The bird voice box is one of a kind in the animal kingdom | Science

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The bird voice box is one of a kind in the animal kingdom | Science

This male spotted bluethroat bursts into song by activating an organ deep in its throat.

Hans Glader/Minden Pictures

The melodious call of many birds comes from a mysterious organ buried deep within their chests: a one-of-a-kind voice box called a syrinx. Now, scientists have concluded that this voice box evolved only once, and that it represents a rare example of a true evolutionary novelty.

“It’s something that comes out of nothing,” says Denis Dubuole, a geneticist at the University of Geneva in Switzerland who was not involved with the work. “There is nothing that looks like a syrinx in any related animal groups in vertebrates. This is very bizarre.”

Reptiles, amphibians, and mammals all have a larynx, a voice box at the top of the throat that protects the airways. Folds of tissue there—the vocal cords—can also vibrate to enable humans to talk, pigs to grunt, and lions to roar. Birds have larynxes, too. But the organ they use to sing their tunes is lower down—where the windpipe splits to go into the two lungs. The syrinx, named in 1872 after a Greek nymph who was transformed into panpipes, has a similar structure: Both are tubes supported by cartilage with folds of tissue.

The oldest known syrinx belongs to a bird fossil some 67 million years old; that’s about the same time all modern bird groups became established. To figure out where the bizarre organ came from, Julia Clarke, a paleontologist at the University of Texas in Austin, who made the syrinx discovery in 2013, assembled a team of developmental biologists, evolutionary biologists, and other researchers. The group combed the literature and compared the anatomy, genetics, and development of bird syrinxes and larynxes from a range of modern reptiles. The organs are quite different—even more so than early biologists believed—they discovered. To work the vocal cords, larynxes depend on muscles that attach to that organ’s cartilage. But the syrinx relies, at least in part, on muscles that in other animals extend from the back of the tongue to the bones that connect the arms to the body.

A 3D image of where the windpipe splits to go into the lungs shows how elaborate the junction became in birds (right) compared with alligators (left), resulting in a new avian voice box.

Julia Clarke et al.

The two organs also appear to develop differently. The larynx is made from a mix of mesoderm and neural crest cells, which make up muscles and some facial bone and nerve cells, respectively. But the syrinx is made of just mesoderm cells—there are no neural crest cells involved. “It presents a rather interesting rare case of how new structures and developmental programs evolve,” Clarke says. These differences, however, still resulted in organs with the same function.

Clarke and her colleagues suspect the ancestors of modern birds also had a larynx. Then, at some point before birds became birds, the cartilage in the windpipe just above the lungs expanded to form the syrinx. This expansion may have initially provided additional support for the split in the windpipe; eventually, it developed rings of muscle that enabled the complex avian sound repertoire heard today. Over millions of years, the syrinx took over sound production from the larynx, possibly because the syrinx was more versatile at producing a wide variety of sounds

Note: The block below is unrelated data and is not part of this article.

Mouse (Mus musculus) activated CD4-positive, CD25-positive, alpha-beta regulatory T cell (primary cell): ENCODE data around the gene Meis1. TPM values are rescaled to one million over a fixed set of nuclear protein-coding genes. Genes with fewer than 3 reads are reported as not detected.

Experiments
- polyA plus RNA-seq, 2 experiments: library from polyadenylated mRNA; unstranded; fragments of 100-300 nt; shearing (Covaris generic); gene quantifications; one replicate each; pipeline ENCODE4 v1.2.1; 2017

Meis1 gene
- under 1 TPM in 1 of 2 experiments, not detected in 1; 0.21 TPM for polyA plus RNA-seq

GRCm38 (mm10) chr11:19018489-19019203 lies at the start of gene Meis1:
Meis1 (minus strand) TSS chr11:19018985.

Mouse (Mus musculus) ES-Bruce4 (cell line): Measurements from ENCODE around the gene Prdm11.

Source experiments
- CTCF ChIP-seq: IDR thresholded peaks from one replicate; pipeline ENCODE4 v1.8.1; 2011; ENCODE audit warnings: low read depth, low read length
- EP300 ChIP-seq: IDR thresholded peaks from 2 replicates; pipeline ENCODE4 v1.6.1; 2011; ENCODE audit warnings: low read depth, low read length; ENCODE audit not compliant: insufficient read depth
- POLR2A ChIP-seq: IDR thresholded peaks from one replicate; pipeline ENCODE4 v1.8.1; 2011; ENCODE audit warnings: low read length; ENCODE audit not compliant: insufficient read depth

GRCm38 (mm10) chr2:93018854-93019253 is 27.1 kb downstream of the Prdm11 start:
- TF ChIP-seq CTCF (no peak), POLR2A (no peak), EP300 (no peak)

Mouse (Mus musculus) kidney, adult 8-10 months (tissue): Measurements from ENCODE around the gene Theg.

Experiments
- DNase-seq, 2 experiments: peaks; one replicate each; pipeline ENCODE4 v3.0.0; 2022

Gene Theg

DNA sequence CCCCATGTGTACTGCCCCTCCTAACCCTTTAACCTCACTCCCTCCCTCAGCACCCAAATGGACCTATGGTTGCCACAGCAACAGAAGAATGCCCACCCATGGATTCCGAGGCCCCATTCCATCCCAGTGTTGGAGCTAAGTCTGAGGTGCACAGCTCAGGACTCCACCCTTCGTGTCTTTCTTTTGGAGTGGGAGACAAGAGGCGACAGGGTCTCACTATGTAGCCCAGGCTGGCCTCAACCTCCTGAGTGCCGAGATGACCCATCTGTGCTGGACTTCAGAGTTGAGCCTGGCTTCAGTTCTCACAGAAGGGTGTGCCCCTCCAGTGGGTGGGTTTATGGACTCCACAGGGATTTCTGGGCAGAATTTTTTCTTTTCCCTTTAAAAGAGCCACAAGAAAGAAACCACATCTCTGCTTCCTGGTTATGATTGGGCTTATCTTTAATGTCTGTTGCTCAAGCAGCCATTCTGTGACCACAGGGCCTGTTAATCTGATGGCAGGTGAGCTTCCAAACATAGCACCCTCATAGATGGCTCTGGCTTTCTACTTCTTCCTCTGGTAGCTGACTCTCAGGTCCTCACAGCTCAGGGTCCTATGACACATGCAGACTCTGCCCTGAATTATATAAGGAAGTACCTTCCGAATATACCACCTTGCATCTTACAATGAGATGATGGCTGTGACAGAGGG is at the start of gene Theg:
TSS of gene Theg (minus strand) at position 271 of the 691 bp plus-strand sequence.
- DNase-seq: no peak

This means that the syrinx is an evolutionary novelty, Clarke and her colleagues reported last week in the Proceedings of the National Academy of Sciences. True novelties in evolution are hard to come by. They are innovations—new traits or new structures—that arise without any clear connections to existing traits or structures. Most previously suspected novelties, such as fingers and toes in land animals, have turned out to be the result of evolution tinkering with something that already exists, like fish fins in the case of fingers and toes.

Such new innovations can “trigger further evolutionary steps,” says Johannes Müller, a paleozoologist at the Museum of Natural History in Berlin. By enabling songs to get more complex, he adds, the syrinx could have prompted birds with new variations of their songs to split into new species.

And the study may have implications beyond avian crooners. Behavioral ecologist Richard Vogt from the National Institute of Amazonian Research in Manaus, Brazil, says it gives him a starting point to search for the structures that make sounds in turtles. Since 2008, Vogt and conservation biologist Camila Rudge Ferrara of the Wildlife Conservation Society in Manaus have shown that turtles, particularly social species, make a variety of sounds, even in their egg cases. It’s currently unclear whether they are using their larynx or generating these noises in just their mouths.

Neither turtles nor the later-evolving crocodiles has a syrinx, says Nicolas Mathevon, an ethologist at the University of Lyon/St. Etienne in France, who studies the sounds crocodiles and their relatives—the only modern representatives of dinosaurs apart from birds—make. Crocodiles diverged from birds 240 million years ago, and many are famous for their calls.

But crocs have a very basic larynx, with structures that vibrate in airflow. If the syrinx evolved as birds came into existence, then “some dinosaurs may have had two sound sources,” Mathevon says. “Maybe one day we will find a fossil of a dinosaur with a larynx together with a syrinx.”

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